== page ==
North Augusta Sunday Sales Referendum Eyed for Retail and Dine-In
By Sarita Chourey
Morris News Service
June 21, 2012 — COLUMBIA -- Restaurants and liquor stores could be allowed to sell alcohol on Sundays, if an expected ordinance goes forward to place the question before voters this fall.
The North Augusta City Council is planning to introduce the ordinance in July to place the referendum on the ballot for the November 6 presidential election.
North Augusta Mayor Lark Jones said he instructed the city attorney to draft an ordinance for both restaurants and retail stores to be allowed to sell alcohol on Sundays but acknowledged there is mixed support for it on the council.
Jones said the original request from the North Augusta Chamber of Commerce was for both restaurants and retail venues.
"I believe that's what the majority will approve," said Jones of the council, adding that the city is bound by law to only having a referendum every four years.
"The whole law is messed up," added Jones. "You should be able to vote on restaurants and convenience stores independently of one another."
Business and local government leaders had hoped voters would be able to decide on whether to eliminate the Sunday sales prohibition by this November, when voter turnout will be at its highest, rather than having to wait until April of next year. Without the newly signed law, the city would have been forced to wait.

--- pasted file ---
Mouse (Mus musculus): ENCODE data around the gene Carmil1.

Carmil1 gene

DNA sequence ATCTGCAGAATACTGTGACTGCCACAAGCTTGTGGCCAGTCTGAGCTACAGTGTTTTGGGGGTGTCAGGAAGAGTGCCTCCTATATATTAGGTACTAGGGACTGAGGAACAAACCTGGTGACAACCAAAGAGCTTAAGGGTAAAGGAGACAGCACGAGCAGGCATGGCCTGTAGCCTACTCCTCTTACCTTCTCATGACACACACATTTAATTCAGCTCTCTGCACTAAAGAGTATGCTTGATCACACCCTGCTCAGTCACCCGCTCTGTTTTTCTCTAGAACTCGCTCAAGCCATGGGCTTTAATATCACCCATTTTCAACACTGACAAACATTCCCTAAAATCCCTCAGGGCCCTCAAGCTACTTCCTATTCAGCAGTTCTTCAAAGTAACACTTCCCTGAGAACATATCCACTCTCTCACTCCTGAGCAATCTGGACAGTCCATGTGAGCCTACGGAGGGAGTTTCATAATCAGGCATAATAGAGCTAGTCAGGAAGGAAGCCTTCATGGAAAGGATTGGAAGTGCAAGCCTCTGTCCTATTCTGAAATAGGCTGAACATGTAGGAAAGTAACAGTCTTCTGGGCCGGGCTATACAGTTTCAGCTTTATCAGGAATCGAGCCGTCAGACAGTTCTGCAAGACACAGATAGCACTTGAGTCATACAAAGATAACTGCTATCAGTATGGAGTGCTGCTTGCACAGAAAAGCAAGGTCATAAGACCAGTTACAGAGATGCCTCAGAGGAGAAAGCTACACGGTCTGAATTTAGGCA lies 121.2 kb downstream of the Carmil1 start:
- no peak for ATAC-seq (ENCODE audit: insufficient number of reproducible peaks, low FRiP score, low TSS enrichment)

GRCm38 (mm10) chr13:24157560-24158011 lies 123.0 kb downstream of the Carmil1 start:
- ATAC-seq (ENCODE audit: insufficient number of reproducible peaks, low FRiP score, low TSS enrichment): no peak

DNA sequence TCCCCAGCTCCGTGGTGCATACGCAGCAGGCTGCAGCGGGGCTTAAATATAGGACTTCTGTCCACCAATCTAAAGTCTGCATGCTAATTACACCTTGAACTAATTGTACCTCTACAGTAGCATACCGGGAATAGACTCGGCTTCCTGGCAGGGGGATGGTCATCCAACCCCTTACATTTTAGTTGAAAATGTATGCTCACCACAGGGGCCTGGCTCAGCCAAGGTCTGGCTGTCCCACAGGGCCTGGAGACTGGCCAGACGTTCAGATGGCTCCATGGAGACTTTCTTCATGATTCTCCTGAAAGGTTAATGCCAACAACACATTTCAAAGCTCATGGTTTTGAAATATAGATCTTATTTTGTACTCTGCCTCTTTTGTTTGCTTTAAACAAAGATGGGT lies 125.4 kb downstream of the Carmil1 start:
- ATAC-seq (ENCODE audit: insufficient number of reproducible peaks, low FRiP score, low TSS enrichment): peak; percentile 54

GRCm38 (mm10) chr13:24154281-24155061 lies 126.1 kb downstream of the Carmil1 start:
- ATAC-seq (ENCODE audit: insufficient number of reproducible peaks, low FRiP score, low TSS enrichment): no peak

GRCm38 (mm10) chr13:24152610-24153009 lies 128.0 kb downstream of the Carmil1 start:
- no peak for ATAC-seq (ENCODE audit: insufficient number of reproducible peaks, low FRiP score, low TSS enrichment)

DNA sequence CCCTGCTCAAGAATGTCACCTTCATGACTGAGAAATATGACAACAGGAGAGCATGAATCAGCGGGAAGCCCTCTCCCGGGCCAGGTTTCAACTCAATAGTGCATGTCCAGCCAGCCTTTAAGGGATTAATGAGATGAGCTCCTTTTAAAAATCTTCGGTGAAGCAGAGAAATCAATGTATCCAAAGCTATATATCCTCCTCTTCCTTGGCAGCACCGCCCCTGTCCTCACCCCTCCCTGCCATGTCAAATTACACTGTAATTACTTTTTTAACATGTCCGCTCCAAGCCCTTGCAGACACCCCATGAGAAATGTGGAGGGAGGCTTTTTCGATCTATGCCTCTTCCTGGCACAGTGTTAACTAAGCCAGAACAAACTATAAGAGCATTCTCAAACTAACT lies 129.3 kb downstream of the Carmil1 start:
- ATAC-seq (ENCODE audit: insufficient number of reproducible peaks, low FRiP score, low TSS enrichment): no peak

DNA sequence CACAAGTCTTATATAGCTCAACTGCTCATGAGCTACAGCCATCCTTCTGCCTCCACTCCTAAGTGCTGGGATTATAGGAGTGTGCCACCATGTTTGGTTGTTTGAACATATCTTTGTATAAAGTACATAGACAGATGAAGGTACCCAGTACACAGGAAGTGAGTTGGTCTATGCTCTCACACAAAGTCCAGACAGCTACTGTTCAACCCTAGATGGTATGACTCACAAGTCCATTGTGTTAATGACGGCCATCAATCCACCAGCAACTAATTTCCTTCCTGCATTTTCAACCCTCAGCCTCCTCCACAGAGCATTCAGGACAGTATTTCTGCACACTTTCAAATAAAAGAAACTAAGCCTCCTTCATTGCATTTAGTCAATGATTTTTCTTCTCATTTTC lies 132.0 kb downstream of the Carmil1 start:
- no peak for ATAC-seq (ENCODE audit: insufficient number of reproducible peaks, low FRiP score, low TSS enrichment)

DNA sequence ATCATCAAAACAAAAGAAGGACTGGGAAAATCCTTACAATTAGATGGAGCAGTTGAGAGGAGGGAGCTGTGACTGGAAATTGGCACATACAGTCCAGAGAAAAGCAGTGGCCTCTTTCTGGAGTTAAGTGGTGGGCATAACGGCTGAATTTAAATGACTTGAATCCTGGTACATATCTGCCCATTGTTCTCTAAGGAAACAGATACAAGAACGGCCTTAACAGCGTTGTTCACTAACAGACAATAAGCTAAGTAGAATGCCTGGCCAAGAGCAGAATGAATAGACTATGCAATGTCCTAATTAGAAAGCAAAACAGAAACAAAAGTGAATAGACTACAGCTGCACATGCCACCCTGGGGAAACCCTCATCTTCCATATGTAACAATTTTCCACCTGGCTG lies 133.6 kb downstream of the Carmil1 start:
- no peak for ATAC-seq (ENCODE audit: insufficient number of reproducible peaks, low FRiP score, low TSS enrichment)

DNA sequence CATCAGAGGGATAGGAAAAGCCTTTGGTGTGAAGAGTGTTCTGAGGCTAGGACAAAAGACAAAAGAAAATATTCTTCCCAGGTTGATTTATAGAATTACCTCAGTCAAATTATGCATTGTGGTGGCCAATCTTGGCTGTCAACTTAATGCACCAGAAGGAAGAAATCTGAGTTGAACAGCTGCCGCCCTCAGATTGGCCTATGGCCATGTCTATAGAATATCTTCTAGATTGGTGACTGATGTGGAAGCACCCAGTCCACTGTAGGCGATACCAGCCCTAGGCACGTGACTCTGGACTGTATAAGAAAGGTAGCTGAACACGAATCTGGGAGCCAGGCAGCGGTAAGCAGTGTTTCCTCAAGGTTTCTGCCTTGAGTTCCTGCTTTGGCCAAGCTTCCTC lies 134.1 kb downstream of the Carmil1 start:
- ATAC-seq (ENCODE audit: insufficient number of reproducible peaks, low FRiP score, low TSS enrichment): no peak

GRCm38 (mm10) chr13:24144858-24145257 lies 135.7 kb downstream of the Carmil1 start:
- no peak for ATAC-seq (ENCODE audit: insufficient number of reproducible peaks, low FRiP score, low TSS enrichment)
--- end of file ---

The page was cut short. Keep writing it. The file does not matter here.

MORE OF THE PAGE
Gov. Nikki Haley signed the bill, H. 5098, into law on Monday.
Nevertheless, bill sponsor Rep. Bill Hixon, R-North Augusta, has said during the legislative process that he opposes the inclusion of retail establishments in the referendum, and that discussions with local leaders had centered on easing sales restrictions on only restaurants.
The lawmaker said last month he doubts the community will vote for opening up liquor stores on Sunday.
Business advocates have been eying the loosened restrictions as a way to keep up with the neighboring Aiken and Augusta and to stop prospective businesses from passing over the 22,000-person city because of its alcohol restrictions.
Changing the law has drawn concerns.
The legislation also worried the Palmetto Family, a Columbia-based non-profit that promotes traditional, conservative social values. Some within the liquor store industry have worried that the extra day they must stay open will not yield additional business, but will instead dilute the existing commerce across additional operating hours.
Reach Sarita Chourey at firstname.lastname@example.org or (803) 727-4257
This story submitted from Chourey, Sarita using email address email@example.com